I couldn't blog for a couple of days because I couldn't actually log into my blog; the problem is fixed now (not that I have a terribly clear understanding of what was wrong in the first place.) This sort of thing seems to happen to me much more often than the laws of probability would lead one to expect.

Every year, when the US Open is on TV, I get inspired to play tennis. It's the only sport where I both:

A)Understand what's going on

and

B)Care in the slightest

With professional sports, you have to be prepared to buy into the abstraction that where the ball goes actually matters on some level. With baseball, while I don't begrudge all of the people who enjoy it- and for that matter, more power to them- I just can't make myself care about whether the guy can get to the base before the ball does. The rules just seem so incredibly arbitrary that I can't really appreciate the skill on display. Sure, the guy who makes it to home plate may be a fast runner, but if I wanted to see running I could actually watch track and field instead. The pitcher may be fantastic, but if he hangs tough and the batters barely get any hits, it's dreadfully boring to watch.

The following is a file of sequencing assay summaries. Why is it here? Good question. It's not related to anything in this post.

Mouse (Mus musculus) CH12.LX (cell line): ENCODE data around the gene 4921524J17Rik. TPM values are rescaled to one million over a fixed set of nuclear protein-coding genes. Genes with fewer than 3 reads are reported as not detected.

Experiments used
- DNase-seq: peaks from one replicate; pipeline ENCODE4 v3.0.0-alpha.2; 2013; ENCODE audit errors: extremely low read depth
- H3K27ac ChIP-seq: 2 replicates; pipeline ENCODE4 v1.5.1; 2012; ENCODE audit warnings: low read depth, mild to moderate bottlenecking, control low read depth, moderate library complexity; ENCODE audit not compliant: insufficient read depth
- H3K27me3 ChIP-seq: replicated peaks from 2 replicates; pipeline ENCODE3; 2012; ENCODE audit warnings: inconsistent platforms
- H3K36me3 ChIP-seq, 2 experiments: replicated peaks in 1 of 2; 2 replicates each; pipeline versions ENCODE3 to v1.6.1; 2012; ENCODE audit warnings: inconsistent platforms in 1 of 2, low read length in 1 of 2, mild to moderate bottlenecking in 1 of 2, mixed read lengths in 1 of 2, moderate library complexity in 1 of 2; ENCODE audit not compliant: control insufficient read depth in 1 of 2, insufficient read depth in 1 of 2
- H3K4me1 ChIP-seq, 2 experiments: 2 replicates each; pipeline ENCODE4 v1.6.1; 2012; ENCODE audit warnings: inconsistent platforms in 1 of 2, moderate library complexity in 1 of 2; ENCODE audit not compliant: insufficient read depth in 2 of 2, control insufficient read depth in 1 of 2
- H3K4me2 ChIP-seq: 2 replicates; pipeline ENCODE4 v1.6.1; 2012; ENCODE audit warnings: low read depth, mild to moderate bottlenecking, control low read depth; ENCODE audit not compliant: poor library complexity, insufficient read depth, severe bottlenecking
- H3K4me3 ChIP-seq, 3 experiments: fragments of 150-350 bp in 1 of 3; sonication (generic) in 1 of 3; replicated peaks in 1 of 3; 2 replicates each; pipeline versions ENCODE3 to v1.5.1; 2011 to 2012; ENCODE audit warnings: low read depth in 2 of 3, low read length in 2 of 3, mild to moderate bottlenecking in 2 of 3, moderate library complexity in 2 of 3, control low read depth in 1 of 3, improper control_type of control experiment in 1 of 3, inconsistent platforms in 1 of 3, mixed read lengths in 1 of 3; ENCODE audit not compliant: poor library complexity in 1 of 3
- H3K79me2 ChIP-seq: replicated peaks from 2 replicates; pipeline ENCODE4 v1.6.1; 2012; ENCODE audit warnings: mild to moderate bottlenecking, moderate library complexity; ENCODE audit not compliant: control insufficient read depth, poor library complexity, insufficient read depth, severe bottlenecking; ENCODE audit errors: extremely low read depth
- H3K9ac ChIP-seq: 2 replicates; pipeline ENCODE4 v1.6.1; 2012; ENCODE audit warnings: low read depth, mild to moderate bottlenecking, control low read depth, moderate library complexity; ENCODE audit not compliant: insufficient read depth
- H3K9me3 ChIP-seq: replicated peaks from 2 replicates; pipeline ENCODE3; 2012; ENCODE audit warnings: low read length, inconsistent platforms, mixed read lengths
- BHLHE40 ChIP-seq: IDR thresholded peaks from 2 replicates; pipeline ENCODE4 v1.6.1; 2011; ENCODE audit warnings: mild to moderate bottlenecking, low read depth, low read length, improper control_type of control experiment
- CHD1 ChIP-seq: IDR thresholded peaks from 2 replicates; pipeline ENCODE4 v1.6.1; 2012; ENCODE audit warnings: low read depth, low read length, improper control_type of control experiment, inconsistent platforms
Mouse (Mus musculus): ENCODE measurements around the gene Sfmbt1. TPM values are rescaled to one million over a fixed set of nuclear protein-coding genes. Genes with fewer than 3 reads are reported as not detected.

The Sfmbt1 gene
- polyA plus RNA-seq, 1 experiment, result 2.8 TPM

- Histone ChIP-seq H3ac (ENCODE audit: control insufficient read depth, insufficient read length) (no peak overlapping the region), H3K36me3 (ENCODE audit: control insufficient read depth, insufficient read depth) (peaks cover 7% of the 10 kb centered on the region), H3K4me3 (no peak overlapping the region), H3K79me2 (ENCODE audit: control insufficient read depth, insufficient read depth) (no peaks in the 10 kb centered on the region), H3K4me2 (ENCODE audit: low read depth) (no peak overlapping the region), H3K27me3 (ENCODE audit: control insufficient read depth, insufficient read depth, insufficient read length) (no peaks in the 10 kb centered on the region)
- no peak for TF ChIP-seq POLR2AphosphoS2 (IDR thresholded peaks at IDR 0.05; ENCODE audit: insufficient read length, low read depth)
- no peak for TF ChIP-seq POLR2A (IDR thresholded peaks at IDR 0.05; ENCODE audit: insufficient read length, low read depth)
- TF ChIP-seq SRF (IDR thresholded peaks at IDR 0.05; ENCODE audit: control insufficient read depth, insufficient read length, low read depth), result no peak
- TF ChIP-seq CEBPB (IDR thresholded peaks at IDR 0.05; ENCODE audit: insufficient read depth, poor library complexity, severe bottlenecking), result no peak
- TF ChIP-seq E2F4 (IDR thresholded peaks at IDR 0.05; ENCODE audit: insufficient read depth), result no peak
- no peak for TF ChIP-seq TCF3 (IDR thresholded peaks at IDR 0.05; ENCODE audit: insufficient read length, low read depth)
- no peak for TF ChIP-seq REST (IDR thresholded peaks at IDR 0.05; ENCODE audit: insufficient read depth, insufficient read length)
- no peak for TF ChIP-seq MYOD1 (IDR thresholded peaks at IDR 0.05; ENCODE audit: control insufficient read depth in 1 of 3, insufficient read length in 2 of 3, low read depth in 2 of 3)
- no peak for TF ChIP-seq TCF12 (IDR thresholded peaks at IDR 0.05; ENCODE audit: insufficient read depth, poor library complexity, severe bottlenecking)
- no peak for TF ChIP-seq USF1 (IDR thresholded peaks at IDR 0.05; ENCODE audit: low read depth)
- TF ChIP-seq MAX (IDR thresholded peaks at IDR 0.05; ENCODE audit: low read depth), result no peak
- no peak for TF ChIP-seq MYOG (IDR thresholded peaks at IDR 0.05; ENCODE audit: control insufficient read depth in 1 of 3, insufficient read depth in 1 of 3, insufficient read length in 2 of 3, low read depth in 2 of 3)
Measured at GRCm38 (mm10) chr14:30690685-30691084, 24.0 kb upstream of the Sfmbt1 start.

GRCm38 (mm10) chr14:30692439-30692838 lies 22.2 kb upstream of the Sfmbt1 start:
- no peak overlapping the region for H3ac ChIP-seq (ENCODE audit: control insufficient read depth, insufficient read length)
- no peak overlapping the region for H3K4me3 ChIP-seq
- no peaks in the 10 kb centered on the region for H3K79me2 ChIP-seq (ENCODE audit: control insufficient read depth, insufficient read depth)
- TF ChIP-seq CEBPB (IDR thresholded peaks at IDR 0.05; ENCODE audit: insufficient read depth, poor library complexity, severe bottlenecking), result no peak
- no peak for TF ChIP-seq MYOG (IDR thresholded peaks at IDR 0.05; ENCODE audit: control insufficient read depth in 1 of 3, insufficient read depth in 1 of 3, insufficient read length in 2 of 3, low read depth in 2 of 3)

I'm not going to try to argue that tennis is any less arbitrary, however I sense a certain elegance there that makes it possible for me to buy into the abstraction. It seems like a natural evolution of a game that people have been playing since the dawn of time as opposed to an incredibly complex game that someone made up, taking the concept of "move the ball around", and gilding the lily to a semi-ridiculous degree. Plus, I find the sensation of hitting a tennis ball to be more fun than that of dribbling a basketball or anything else of that nature. I can see why people would want to do a lot of it.

It makes such a satisfying *thwack* noise, too.

Despite my appreciation for pro tennis, I've never really learned how to play. Every time I try I'm upset by how bad I seem to be at it, mostly because I haven't learned how to play. I've only just realized that there's a way out of this diabolical, divide-by-zero sort of situation, because if I keep practicing, I probably will learn how to play at some point. There is something extremely odd about not learning until your mid-twenties something that most school children pick up in the third grade, especially when your academic career attests to above-average mental faculties. I don't think I'm stupid, but I think my smartness is of a more Savant-ish character than I had ever realized.

For the record, I also cannot tie my shoes properly or tell my left from my right without having to think about it. Seriously.